Everything Bad is Good for You: How Popular Culture is Making Us Smarter Paperback – 6 Apr 2006
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"Revelatory...Daring...Finally, an intellectual who doesn t think we re headed down the toilet!" Washington Post Book World
"Persuasive...The old dogs won t be able to rest as easily once they ve read Everything Bad is Good for You, Steven Johnson s elegant polemic.... It s almost impossible not to agree with him." Walter Kirn, The New York Times Book Review
"A thought-provoking argument that today's allegedly vacuous media are, well, thought provoking...A brisk, witty read, well versed in the history of literature and bolstered with research...Johnson, it turns out, still knows the value of reading a book. And this one is indispensable." Time
"There is a pleasing eclecticism to [Johnson s] thinking. He is as happy analyzing Finding Nemo as he is dissecting the intricacies of a piece of software ... Johnson wants to understand popular culture in the very practical sense of wondering what watching something like The Dukes of Hazzard does to the way our minds work." Malcolm Gladwell, The New Yorker
"The author Newsweek called one of the most influential people in cyberspace...is back. The beauty of Johnson s latest work beyond its engaging, accessible prose is that anyone with even a glancing familiarity with pop culture will come to the book ready to challenge his premise. Everything Bad Is Good for You anticipates and refutes nearly every likely claim, building a convincing case that media have become more complex and thus make our minds work harder." Cleveland Plain Dealer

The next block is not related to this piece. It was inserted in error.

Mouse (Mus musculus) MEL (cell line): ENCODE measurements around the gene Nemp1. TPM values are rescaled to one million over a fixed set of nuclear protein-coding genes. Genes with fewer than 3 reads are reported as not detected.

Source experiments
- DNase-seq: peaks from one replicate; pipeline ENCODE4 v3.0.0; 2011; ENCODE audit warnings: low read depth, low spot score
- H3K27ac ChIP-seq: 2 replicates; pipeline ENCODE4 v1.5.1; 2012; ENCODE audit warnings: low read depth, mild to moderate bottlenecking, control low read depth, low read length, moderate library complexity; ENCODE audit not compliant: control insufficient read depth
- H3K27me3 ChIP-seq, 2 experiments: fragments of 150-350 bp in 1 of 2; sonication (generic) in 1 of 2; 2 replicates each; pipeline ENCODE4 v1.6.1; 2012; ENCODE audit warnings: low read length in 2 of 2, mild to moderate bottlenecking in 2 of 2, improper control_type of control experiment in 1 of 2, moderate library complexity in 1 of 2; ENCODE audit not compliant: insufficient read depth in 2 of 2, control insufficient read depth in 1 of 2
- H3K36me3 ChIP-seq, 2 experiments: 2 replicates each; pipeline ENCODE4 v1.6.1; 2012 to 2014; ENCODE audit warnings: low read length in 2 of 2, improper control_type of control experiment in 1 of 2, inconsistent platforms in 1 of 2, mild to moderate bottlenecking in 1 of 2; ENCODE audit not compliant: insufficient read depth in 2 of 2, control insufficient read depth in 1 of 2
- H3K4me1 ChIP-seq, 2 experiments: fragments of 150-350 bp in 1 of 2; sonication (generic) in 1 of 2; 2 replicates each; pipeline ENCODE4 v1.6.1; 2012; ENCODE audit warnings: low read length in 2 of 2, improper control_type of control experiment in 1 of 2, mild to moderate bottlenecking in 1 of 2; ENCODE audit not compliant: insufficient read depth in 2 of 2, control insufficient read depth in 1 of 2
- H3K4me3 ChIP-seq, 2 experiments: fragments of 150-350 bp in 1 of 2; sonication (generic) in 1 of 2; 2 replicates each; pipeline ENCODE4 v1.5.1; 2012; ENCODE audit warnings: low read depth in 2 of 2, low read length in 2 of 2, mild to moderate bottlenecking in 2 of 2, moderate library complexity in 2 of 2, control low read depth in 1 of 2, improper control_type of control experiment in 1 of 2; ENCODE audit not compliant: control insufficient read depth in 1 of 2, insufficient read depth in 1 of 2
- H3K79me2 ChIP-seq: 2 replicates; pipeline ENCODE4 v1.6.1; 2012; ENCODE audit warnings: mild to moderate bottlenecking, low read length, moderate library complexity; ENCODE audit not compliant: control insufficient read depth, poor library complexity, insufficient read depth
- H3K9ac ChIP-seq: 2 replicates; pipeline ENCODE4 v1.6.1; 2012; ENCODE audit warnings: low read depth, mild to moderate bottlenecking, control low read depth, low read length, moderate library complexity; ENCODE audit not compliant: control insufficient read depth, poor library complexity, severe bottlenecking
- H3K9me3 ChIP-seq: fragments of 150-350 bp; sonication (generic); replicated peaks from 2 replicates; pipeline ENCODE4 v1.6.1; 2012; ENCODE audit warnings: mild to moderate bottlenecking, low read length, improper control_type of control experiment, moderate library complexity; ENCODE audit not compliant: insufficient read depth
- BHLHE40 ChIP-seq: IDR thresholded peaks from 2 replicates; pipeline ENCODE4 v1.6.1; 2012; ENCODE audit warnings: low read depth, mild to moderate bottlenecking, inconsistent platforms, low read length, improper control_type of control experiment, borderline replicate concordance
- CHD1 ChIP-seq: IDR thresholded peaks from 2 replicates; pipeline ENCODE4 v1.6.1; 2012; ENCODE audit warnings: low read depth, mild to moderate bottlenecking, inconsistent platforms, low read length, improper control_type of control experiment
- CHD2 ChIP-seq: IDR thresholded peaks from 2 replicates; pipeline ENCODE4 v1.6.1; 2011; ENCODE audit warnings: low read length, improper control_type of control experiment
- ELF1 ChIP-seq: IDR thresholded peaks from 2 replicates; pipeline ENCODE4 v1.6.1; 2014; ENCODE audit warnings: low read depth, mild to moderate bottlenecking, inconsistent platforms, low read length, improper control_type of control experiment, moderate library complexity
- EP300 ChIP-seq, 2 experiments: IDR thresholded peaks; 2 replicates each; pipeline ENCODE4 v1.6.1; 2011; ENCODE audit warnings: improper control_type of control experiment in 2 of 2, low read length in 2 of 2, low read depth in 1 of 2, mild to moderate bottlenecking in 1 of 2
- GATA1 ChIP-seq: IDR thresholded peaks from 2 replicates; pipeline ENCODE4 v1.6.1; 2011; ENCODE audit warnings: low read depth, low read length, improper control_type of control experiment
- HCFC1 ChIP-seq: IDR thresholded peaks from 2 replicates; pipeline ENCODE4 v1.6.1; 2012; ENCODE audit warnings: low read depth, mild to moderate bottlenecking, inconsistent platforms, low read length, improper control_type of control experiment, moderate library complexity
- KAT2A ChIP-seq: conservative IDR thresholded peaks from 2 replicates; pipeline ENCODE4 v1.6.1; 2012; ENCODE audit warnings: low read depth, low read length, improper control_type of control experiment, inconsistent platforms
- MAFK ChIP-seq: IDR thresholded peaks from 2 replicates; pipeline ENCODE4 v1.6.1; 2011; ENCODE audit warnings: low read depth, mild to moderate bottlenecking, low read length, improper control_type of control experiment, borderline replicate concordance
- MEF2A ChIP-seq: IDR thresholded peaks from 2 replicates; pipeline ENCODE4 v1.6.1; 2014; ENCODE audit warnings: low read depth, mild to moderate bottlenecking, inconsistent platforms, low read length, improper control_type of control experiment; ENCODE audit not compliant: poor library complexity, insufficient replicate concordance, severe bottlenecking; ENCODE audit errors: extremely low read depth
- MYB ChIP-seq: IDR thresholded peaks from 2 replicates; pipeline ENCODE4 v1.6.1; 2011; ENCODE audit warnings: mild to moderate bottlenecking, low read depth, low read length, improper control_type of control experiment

"Through a string of airtight, academic and very entertaining essays, Johnson maintains that prime-time TV is more intellectually engaging than ever." Time Out New York
"Sophisticated...nimble...strangely satisfying." Newsday
"Johnson s challenge to the oft-repeated lament that mass culture is dumbing down is as enlightening as it is necessary." BookForum
"Johnson may be the first mainstream writer to bring neuroscientific inquiry to 'The Apprentice'...It s scientific and literary rigor, couch-potato style." Chicago Tribune
"Johnson paints a convincing and literate portrait, and he shows himself to be a master of many disciplines, which deepens the well of his credibility." San Francisco Chronicle
"Engaging...Intriguing...Breezy and funny... Johnson is a forceful writer, and he makes a good case; his book is an elegant work of argumentation." Salon.com" --This text refers to an out of print or unavailable edition of this title.
About the Author
Steven Johnson is the author of the US bestseller Mind Wide Open. His previous book, Emergence: The Connected Lives Of Ants, Brains, Cities, and Software, was named as one of the best books of 2001 by Esquire, The Village Voice, Amazon.com, and Discover Magazine. It was named as a finalist for the Helen Bernstein Award for Excellence in Journalism. He is also the author of the 1997 book, Interface Culture.
Johnson's writing has appeared in The New Yorker, The Nation, Harper's, and the Guardian, as well as on the op-ed pages of The New York Times and The Wall Street Journal. He writes the monthly 'Emerging Technology' column for Discover magazine, and is a Contributing Editor to Wired. The co-founder of the award-winning web sites FEED and Plastic.com, Johnson teaches at New York University's Interactive Telecommunications Program, and has degrees in Semiotics and English Literature from Brown and Columbia Universities.
Steven Johnson also hosts a web log at www.stevenberlinjohnson.com.
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Top Customer Reviews